The exposure draft bills include:
The MRRT Bill includes numerous amendments to the initial draft legislation as well as new and significant supporting provisions which had previously been flagged.
The Consequential Amendments Bill is particularly interesting in its integration of the mining tax within Australia’s existing tax regimes.
Our previous alerts which consider the development of the mining tax are available here and here.
The ‘mining tax’ has had a contentious history. The complete package of legislation that is now available raises even more issues for debate and discussion. In particular the new MRRT Bill and the Consequential Amendments Bill impose some highly onerous and complex obligations on miners.
The Australian mining industry will now be preparing further submissions on the two draft bills. It is also important that financiers, suppliers and other industries engaged with miners also carefully consider the impacts of the mining tax on their operations.
Treasury was provided with 28 submissions on the first draft of the MRRT Bill which outlined a range of concerns. A number of these concerns have been acted on and miners may welcome some of these amendments.
The amendments adopted by Treasury include:
At this stage it appears that a significant number of the amendments requested to the mining tax have been rejected. These include:
It is possible that a number of these issues will be raised again with Treasury in the current consultation period.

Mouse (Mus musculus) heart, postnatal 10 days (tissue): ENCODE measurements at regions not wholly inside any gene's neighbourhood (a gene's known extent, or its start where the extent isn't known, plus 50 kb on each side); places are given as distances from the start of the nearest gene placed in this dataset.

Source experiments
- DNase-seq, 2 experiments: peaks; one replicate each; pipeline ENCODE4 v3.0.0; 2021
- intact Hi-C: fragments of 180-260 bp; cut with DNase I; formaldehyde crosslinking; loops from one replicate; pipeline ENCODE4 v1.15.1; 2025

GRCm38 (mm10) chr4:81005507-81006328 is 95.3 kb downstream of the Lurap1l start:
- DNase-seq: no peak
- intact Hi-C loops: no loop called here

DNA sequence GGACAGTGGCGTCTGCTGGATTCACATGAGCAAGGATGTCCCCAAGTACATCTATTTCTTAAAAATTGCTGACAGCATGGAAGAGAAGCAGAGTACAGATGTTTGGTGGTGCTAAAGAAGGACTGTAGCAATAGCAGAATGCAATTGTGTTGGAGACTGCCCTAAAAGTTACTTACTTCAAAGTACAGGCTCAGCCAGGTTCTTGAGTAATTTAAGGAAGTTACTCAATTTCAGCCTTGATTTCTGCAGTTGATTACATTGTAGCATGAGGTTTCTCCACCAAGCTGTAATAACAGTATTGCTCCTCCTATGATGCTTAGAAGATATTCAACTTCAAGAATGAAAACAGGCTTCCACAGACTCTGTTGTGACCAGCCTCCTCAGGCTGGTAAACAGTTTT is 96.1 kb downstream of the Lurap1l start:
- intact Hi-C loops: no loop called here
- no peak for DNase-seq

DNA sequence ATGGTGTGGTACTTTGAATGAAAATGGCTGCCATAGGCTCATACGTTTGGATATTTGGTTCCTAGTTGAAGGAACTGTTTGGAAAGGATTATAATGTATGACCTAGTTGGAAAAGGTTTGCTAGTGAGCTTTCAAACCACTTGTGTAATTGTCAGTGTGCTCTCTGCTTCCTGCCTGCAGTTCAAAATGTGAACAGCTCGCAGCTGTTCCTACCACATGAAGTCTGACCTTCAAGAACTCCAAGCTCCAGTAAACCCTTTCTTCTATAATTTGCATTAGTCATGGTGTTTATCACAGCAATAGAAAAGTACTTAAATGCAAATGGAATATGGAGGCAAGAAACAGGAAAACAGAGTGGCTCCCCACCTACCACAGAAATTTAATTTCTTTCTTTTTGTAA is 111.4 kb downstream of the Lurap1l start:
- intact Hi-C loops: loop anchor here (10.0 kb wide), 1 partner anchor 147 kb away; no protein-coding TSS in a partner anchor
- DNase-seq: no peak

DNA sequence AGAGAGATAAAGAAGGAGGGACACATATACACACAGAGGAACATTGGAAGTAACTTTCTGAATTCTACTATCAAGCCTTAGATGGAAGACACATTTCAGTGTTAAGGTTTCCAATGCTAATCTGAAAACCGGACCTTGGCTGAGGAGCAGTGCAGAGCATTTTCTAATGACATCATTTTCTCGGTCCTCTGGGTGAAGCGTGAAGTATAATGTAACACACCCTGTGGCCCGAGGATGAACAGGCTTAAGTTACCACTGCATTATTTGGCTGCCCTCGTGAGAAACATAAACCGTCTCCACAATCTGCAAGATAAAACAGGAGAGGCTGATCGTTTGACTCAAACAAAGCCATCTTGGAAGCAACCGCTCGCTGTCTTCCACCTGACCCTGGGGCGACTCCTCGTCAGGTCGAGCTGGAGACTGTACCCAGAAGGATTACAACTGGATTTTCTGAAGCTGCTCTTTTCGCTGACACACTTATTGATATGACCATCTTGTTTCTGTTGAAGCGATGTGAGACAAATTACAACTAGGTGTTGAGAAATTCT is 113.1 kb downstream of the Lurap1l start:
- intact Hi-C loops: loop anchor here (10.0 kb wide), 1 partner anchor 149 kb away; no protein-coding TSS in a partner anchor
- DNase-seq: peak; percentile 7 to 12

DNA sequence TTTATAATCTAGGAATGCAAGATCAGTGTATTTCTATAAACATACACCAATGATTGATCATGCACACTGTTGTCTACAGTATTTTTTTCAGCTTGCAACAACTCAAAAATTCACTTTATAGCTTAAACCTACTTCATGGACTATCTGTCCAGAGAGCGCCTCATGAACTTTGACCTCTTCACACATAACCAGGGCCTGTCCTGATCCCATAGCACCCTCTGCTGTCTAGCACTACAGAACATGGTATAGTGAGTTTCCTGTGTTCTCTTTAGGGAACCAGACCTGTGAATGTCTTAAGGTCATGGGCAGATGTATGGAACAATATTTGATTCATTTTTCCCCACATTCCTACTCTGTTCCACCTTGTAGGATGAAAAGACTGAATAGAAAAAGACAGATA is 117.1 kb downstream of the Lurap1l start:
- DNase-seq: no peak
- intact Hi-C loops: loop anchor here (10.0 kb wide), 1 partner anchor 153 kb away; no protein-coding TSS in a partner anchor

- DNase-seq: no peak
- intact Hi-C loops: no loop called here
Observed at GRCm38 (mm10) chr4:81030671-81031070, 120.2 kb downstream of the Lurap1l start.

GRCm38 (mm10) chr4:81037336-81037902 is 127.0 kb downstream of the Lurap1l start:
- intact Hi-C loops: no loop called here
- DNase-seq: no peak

The second draft MRRT Bill also contains additional provisions (referred to as the specialist liability rules), which were flagged in the first exposure draft. These rules have not previously been available for consultation. The new provisions deal with a range of matters including, inter alia:
The amendment and anti-avoidance rules may be considered particularly stringent having regard to the overall complexity of the regime.
In addition to this the Consequential Amendments Bill sets out new provisions for the existing Tax Acts. The new provisions deal with the administration and collection of the mining tax with provisions providing for PAYG instalment tax payments, the provision of returns and the maintenance of records.
Miners who are consolidated for tax purposes are also to have the election to consolidate for the purposes of the mining tax. In that case the members of the tax consolidated ‘mining’ group will be subject to the joint and several tax liability regime.
The consolidation of MRRT liabilities and the transfer of a ‘mining interest’ between entities will introduce a range of issues for M&A and project financing activity.
The public have been given a limited time frame to respond to the second exposure draft of the MRRT Bill and the draft Consequential Amendments Bill. Submissions on the Bills are due by Wednesday, 5 October.
A number of the issues raised in relation the first exposure draft of the MRRT Bill are likely to be repeated and emphasized by industry. The significant compliance burden and uncertainties introduced by the revised exposure draft is also likely to be highlighted.
The Government appears determined to introduce the legislation as soon as possible and ensure the tax is in operation for 1 July 2012. Miners and all entities which transact with miners should continue to monitor the development of the tax and plan for its commencement. Miners which are subject to the legislation will need to establish sophisticated administrative systems to ensure their compliance with the new rules.
Miners of iron ore and coal in Australia, businesses which engage and transact with those miners, including financiers to mining projects.
Monitor the progress of the Minerals Resources Rent Tax and consider the changes and impacts to your business.